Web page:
Chairman Pai calls it first step toward culture of open inquiry

The FCC's new Office of Economics and Analytics (OEA) has produced its first work product, a paper entitled “The Organization of Economists in Regulatory Agencies: Does Structure Matter?"

The paper, essentially a self-justifying establisher for the office, concludes that creating an office like OEA "can provide more independent and higher quality economic analysis within regulatory agencies."

FCC chair Ajit Pai last December formally created the office, which was almost two years in the making.

The office brings together approximately 100 staffers including economists, attorneys and data specialists from across the FCC with the goal of improving the analysis and data usage. Auction oversight has also been moved under the new office.

Pai has explained the need for creating the separate office as prompted by his conclusion that FCC economists were not always "used optimally"--working in siloes, employed ad hoc and late in the process--which he said, employing some economic argot of his own, was a "serious opportunity cost" for the FCC and the public.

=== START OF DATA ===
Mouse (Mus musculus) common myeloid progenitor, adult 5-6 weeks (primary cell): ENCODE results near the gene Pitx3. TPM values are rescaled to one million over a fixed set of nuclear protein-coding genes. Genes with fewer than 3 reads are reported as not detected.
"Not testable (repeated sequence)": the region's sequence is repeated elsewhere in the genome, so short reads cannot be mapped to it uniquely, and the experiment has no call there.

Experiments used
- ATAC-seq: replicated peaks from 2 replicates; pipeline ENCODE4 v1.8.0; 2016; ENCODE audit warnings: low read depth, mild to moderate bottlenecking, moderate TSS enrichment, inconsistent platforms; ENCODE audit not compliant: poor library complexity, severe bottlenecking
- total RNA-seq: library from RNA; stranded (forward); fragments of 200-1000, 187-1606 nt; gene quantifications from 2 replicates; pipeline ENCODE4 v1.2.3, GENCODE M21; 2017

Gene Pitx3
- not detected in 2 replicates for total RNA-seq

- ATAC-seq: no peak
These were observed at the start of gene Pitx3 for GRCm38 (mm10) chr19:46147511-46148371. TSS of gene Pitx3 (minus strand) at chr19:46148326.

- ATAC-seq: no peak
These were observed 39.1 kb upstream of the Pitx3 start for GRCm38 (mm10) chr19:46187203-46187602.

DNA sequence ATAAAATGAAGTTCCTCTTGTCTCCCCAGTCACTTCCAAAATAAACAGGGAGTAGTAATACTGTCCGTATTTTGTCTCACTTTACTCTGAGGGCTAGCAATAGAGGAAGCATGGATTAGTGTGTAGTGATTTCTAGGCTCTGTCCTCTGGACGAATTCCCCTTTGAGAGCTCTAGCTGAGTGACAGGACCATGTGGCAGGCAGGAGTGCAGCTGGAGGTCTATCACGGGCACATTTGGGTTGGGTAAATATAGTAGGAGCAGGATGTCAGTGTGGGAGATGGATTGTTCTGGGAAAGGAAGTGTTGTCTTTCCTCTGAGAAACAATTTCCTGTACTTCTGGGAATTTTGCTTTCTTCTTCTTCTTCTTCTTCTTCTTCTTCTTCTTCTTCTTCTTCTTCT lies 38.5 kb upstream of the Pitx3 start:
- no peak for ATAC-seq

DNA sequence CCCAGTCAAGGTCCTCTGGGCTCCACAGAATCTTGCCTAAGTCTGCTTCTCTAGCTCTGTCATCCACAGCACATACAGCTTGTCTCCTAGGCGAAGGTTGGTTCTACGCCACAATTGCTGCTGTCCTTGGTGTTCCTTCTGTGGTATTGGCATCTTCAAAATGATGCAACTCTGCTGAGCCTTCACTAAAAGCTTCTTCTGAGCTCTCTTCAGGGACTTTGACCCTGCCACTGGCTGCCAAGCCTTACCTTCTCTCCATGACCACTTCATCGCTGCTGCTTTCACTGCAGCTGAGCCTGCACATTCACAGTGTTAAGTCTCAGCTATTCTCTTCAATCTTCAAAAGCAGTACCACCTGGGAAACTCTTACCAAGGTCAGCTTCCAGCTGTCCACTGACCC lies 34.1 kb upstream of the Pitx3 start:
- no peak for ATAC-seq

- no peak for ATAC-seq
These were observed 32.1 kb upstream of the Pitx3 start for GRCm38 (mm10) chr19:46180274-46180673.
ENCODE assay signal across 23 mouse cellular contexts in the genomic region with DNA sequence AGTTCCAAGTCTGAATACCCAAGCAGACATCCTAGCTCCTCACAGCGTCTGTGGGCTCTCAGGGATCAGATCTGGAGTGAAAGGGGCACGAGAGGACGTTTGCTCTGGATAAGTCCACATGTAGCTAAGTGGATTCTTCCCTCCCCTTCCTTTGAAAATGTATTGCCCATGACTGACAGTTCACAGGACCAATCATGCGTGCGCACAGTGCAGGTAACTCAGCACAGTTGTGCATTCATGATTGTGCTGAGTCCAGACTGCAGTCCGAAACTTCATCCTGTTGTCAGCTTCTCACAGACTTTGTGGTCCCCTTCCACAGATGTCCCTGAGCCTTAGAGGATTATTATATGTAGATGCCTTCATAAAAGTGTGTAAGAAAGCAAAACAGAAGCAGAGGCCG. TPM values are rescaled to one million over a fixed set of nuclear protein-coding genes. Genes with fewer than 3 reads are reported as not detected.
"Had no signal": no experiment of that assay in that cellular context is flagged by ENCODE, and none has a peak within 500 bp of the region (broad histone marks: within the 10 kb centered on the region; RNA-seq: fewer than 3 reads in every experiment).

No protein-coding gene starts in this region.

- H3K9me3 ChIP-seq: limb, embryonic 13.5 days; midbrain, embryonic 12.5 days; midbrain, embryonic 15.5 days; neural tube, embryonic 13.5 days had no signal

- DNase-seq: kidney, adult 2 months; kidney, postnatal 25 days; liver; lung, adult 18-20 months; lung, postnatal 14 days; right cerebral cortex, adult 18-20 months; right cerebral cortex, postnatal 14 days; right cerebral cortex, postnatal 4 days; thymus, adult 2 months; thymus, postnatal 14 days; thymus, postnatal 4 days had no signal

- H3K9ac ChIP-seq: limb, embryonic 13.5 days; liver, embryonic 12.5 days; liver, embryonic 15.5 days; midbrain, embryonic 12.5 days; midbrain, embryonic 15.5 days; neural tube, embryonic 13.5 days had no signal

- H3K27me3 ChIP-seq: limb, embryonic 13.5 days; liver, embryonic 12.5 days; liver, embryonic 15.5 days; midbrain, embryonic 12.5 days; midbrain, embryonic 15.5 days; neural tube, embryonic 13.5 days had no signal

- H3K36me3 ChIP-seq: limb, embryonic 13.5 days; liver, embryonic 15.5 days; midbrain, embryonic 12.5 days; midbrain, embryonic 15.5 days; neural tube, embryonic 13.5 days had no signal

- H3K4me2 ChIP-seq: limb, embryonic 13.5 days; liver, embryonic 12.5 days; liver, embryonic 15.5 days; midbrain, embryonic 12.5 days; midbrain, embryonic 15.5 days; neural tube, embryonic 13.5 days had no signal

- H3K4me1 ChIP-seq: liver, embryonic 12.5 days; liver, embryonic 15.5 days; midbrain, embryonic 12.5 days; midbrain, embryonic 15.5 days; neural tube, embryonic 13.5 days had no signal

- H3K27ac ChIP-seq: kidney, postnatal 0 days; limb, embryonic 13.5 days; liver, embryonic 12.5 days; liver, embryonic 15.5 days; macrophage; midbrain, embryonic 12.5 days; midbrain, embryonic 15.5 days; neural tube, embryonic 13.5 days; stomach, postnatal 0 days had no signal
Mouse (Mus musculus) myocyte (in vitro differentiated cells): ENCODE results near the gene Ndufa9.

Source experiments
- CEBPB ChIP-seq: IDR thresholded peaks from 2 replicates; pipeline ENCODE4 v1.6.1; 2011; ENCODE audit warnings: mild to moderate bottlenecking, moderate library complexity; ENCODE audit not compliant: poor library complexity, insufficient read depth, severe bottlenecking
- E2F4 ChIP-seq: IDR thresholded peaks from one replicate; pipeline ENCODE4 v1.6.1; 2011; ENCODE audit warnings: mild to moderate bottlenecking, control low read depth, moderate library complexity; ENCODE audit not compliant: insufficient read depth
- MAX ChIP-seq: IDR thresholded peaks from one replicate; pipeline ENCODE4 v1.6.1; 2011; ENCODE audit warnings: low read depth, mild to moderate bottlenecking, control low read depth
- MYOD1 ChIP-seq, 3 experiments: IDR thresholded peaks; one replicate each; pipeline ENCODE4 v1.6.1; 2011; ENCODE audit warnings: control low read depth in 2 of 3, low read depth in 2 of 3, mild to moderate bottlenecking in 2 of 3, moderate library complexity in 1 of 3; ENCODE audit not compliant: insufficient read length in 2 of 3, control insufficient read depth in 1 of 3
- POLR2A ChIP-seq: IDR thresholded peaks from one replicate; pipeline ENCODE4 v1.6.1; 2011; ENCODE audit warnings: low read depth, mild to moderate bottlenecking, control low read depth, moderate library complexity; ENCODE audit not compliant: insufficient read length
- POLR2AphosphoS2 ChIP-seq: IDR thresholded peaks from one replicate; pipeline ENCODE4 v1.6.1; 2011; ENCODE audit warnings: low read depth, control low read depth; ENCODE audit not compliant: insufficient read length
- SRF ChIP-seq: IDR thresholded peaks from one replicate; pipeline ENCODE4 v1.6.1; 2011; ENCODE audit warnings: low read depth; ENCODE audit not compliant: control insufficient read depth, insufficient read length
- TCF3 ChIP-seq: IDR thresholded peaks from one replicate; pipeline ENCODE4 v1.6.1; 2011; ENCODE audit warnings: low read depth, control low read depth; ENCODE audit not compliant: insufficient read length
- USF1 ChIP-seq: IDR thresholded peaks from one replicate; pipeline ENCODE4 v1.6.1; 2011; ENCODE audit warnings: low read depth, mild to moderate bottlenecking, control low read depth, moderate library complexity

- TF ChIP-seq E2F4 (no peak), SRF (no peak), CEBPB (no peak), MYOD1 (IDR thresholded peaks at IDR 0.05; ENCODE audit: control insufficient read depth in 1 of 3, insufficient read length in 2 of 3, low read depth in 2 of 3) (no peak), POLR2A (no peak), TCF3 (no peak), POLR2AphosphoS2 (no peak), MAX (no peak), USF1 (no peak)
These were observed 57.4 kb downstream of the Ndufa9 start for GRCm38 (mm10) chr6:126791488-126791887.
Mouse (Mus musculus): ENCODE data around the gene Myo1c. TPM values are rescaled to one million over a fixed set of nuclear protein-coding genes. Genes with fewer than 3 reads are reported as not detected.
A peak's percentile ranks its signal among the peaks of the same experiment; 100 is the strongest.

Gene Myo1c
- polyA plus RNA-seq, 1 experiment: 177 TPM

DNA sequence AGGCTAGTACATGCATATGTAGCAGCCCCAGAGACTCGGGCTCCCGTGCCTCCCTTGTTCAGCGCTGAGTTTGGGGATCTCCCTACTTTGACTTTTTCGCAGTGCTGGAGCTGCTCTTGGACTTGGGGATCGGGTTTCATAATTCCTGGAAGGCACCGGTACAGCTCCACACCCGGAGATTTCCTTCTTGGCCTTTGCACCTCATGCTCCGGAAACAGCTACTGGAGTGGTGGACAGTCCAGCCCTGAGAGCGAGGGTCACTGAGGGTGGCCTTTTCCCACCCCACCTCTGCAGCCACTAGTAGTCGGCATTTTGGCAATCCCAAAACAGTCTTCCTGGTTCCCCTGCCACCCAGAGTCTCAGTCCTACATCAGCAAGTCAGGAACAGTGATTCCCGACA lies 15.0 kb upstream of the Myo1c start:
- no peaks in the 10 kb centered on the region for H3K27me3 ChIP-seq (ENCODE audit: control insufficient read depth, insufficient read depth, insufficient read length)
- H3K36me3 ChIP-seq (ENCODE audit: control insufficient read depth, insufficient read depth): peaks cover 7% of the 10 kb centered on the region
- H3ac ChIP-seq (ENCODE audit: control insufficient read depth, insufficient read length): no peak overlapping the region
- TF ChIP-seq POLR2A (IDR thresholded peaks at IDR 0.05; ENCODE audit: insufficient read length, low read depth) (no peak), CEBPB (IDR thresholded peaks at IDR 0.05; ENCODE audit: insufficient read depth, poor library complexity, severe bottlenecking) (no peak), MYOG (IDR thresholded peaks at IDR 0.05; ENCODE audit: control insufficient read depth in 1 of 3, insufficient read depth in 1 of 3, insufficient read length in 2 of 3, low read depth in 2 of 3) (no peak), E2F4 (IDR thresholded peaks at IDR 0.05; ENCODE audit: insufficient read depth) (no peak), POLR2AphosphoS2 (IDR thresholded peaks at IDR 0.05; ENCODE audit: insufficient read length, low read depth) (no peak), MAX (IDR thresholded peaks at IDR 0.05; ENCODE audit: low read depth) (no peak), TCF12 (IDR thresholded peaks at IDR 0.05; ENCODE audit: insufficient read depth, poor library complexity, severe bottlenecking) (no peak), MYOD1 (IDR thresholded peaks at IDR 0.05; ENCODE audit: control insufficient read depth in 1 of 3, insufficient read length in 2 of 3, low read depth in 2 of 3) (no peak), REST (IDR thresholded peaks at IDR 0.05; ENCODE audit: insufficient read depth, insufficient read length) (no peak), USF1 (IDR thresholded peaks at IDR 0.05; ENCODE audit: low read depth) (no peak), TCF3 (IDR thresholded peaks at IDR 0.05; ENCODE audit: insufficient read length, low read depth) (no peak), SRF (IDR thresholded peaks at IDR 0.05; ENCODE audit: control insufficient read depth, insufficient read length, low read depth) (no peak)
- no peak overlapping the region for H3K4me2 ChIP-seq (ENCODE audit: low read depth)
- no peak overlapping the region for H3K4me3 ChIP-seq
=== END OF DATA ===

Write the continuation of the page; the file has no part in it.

Related: FCC Gets OK for New Economics Analysis Office

One of the goals of the office is to systematically apply cost-benefit analysis to regulations, something Pai has long said was needed, but lacking, under previous Administrations. although it was under the Obama Administration that the Office of Management and Budget directed federal agencies to do such analysis--the FCC, as an independent agency, is exempt from such mandates, but Pai was happy to use that yardstick without prompting.

“This Working Paper provides data, analysis, and insights that will strengthen the FCC’s ability to make effective use of OEA economists and analysts,” Pai said. “With the release of this Working Paper, OEA has established a strong foundation from which to ensure that the economic analysis underlying FCC policies benefits consumers and the economy. Its release also represents an important and concrete step toward building a culture of open inquiry and big-thinking among the agency’s terrific staff.”

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